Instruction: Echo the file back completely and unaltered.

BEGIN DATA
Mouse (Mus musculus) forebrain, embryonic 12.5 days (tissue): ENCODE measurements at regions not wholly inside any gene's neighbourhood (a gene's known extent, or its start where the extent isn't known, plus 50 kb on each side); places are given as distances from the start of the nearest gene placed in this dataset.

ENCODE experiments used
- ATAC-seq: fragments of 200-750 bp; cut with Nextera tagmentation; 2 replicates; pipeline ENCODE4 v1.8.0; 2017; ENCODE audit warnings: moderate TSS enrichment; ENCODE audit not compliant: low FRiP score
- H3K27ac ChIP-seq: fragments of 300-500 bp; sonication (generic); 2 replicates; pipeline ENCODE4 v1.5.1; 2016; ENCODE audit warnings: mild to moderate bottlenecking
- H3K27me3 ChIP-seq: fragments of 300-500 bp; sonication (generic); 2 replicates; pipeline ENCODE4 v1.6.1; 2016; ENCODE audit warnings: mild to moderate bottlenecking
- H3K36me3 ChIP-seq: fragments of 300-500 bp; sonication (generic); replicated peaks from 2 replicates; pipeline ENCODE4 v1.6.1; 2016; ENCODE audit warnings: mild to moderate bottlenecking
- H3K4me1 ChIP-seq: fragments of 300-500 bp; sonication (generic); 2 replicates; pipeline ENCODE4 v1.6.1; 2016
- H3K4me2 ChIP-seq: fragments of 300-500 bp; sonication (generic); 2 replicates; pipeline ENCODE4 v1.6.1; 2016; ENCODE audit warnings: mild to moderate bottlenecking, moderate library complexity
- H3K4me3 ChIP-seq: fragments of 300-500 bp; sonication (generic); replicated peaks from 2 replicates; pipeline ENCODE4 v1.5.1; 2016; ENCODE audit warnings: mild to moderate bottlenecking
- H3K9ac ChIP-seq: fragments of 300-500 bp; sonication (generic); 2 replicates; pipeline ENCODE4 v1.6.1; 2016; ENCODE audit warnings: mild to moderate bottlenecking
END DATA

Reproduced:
Mouse (Mus musculus) forebrain, embryonic 12.5 days (tissue): ENCODE measurements at regions not wholly inside any gene's neighbourhood (a gene's known extent, or its start where the extent isn't known, plus 50 kb on each side); places are given as distances from the start of the nearest gene placed in this dataset.

ENCODE experiments used
- ATAC-seq: fragments of 200-750 bp; cut with Nextera tagmentation; 2 replicates; pipeline ENCODE4 v1.8.0; 2017; ENCODE audit warnings: moderate TSS enrichment; ENCODE audit not compliant: low FRiP score
- H3K27ac ChIP-seq: fragments of 300-500 bp; sonication (generic); 2 replicates; pipeline ENCODE4 v1.5.1; 2016; ENCODE audit warnings: mild to moderate bottlenecking
- H3K27me3 ChIP-seq: fragments of 300-500 bp; sonication (generic); 2 replicates; pipeline ENCODE4 v1.6.1; 2016; ENCODE audit warnings: mild to moderate bottlenecking
- H3K36me3 ChIP-seq: fragments of 300-500 bp; sonication (generic); replicated peaks from 2 replicates; pipeline ENCODE4 v1.6.1; 2016; ENCODE audit warnings: mild to moderate bottlenecking
- H3K4me1 ChIP-seq: fragments of 300-500 bp; sonication (generic); 2 replicates; pipeline ENCODE4 v1.6.1; 2016
- H3K4me2 ChIP-seq: fragments of 300-500 bp; sonication (generic); 2 replicates; pipeline ENCODE4 v1.6.1; 2016; ENCODE audit warnings: mild to moderate bottlenecking, moderate library complexity
- H3K4me3 ChIP-seq: fragments of 300-500 bp; sonication (generic); replicated peaks from 2 replicates; pipeline ENCODE4 v1.5.1; 2016; ENCODE audit warnings: mild to moderate bottlenecking
- H3K9ac ChIP-seq: fragments of 300-500 bp; sonication (generic); 2 replicates; pipeline ENCODE4 v1.6.1; 2016; ENCODE audit warnings: mild to moderate bottlenecking